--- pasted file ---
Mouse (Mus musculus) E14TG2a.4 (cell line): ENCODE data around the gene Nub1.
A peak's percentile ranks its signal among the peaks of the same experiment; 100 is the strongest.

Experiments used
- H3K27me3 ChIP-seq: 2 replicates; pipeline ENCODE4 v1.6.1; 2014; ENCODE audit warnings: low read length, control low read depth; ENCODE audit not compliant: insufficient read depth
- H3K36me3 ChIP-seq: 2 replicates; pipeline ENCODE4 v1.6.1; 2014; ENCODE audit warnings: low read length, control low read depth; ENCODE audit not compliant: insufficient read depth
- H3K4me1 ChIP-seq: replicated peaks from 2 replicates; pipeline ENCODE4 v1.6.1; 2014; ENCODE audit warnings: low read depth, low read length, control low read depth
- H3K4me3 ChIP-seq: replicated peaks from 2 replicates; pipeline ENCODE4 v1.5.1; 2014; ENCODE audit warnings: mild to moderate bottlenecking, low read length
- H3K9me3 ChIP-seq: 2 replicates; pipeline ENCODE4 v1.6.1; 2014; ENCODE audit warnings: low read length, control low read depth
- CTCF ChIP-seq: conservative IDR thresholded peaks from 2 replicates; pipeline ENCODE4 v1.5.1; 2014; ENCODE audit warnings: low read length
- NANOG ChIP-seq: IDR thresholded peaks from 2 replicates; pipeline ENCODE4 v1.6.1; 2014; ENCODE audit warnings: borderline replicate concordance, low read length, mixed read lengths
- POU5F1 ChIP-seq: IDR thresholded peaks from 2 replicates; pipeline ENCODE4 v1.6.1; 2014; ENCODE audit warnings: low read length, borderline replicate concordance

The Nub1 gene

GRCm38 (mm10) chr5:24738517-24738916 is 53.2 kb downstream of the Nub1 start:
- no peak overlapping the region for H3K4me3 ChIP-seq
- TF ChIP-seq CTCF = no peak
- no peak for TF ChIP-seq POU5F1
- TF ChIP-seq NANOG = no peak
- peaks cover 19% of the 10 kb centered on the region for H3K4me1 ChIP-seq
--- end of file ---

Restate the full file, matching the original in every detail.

Mouse (Mus musculus) E14TG2a.4 (cell line): ENCODE data around the gene Nub1.
A peak's percentile ranks its signal among the peaks of the same experiment; 100 is the strongest.

Experiments used
- H3K27me3 ChIP-seq: 2 replicates; pipeline ENCODE4 v1.6.1; 2014; ENCODE audit warnings: low read length, control low read depth; ENCODE audit not compliant: insufficient read depth
- H3K36me3 ChIP-seq: 2 replicates; pipeline ENCODE4 v1.6.1; 2014; ENCODE audit warnings: low read length, control low read depth; ENCODE audit not compliant: insufficient read depth
- H3K4me1 ChIP-seq: replicated peaks from 2 replicates; pipeline ENCODE4 v1.6.1; 2014; ENCODE audit warnings: low read depth, low read length, control low read depth
- H3K4me3 ChIP-seq: replicated peaks from 2 replicates; pipeline ENCODE4 v1.5.1; 2014; ENCODE audit warnings: mild to moderate bottlenecking, low read length
- H3K9me3 ChIP-seq: 2 replicates; pipeline ENCODE4 v1.6.1; 2014; ENCODE audit warnings: low read length, control low read depth
- CTCF ChIP-seq: conservative IDR thresholded peaks from 2 replicates; pipeline ENCODE4 v1.5.1; 2014; ENCODE audit warnings: low read length
- NANOG ChIP-seq: IDR thresholded peaks from 2 replicates; pipeline ENCODE4 v1.6.1; 2014; ENCODE audit warnings: borderline replicate concordance, low read length, mixed read lengths
- POU5F1 ChIP-seq: IDR thresholded peaks from 2 replicates; pipeline ENCODE4 v1.6.1; 2014; ENCODE audit warnings: low read length, borderline replicate concordance

The Nub1 gene

GRCm38 (mm10) chr5:24738517-24738916 is 53.2 kb downstream of the Nub1 start:
- no peak overlapping the region for H3K4me3 ChIP-seq
- TF ChIP-seq CTCF = no peak
- no peak for TF ChIP-seq POU5F1
- TF ChIP-seq NANOG = no peak
- peaks cover 19% of the 10 kb centered on the region for H3K4me1 ChIP-seq